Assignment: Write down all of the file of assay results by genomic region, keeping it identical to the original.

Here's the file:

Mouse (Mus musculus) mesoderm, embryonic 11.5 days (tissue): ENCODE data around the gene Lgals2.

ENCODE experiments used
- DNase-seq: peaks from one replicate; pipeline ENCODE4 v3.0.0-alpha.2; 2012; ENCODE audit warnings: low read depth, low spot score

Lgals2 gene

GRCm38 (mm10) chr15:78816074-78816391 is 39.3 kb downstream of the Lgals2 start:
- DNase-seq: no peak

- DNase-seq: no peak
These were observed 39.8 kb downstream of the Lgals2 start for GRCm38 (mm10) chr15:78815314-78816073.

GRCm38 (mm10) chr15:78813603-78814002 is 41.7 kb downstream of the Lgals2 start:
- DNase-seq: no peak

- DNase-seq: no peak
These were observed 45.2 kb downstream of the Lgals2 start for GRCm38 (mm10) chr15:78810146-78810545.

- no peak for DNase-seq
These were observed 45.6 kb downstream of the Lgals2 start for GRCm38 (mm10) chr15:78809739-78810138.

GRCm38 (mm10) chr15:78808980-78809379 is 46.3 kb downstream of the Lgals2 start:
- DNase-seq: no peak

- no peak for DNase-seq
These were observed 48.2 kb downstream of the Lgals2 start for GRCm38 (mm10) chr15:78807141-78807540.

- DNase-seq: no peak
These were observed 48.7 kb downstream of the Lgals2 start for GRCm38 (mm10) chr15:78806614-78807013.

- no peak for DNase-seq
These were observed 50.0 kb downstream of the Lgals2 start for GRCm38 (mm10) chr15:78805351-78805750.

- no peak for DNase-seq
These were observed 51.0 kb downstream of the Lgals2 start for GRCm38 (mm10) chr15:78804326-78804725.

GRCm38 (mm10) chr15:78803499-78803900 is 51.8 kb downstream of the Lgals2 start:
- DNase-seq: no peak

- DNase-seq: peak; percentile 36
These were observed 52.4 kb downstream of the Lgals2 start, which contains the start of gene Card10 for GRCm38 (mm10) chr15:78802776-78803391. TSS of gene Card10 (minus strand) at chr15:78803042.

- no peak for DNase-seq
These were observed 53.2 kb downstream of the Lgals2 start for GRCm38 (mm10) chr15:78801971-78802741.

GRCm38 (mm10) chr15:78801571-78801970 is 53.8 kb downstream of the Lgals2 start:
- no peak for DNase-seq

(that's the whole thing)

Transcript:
Mouse (Mus musculus) mesoderm, embryonic 11.5 days (tissue): ENCODE data around the gene Lgals2.

ENCODE experiments used
- DNase-seq: peaks from one replicate; pipeline ENCODE4 v3.0.0-alpha.2; 2012; ENCODE audit warnings: low read depth, low spot score

Lgals2 gene

GRCm38 (mm10) chr15:78816074-78816391 is 39.3 kb downstream of the Lgals2 start:
- DNase-seq: no peak

- DNase-seq: no peak
These were observed 39.8 kb downstream of the Lgals2 start for GRCm38 (mm10) chr15:78815314-78816073.

GRCm38 (mm10) chr15:78813603-78814002 is 41.7 kb downstream of the Lgals2 start:
- DNase-seq: no peak

- DNase-seq: no peak
These were observed 45.2 kb downstream of the Lgals2 start for GRCm38 (mm10) chr15:78810146-78810545.

- no peak for DNase-seq
These were observed 45.6 kb downstream of the Lgals2 start for GRCm38 (mm10) chr15:78809739-78810138.

GRCm38 (mm10) chr15:78808980-78809379 is 46.3 kb downstream of the Lgals2 start:
- DNase-seq: no peak

- no peak for DNase-seq
These were observed 48.2 kb downstream of the Lgals2 start for GRCm38 (mm10) chr15:78807141-78807540.

- DNase-seq: no peak
These were observed 48.7 kb downstream of the Lgals2 start for GRCm38 (mm10) chr15:78806614-78807013.

- no peak for DNase-seq
These were observed 50.0 kb downstream of the Lgals2 start for GRCm38 (mm10) chr15:78805351-78805750.

- no peak for DNase-seq
These were observed 51.0 kb downstream of the Lgals2 start for GRCm38 (mm10) chr15:78804326-78804725.

GRCm38 (mm10) chr15:78803499-78803900 is 51.8 kb downstream of the Lgals2 start:
- DNase-seq: no peak

- DNase-seq: peak; percentile 36
These were observed 52.4 kb downstream of the Lgals2 start, which contains the start of gene Card10 for GRCm38 (mm10) chr15:78802776-78803391. TSS of gene Card10 (minus strand) at chr15:78803042.

- no peak for DNase-seq
These were observed 53.2 kb downstream of the Lgals2 start for GRCm38 (mm10) chr15:78801971-78802741.

GRCm38 (mm10) chr15:78801571-78801970 is 53.8 kb downstream of the Lgals2 start:
- no peak for DNase-seq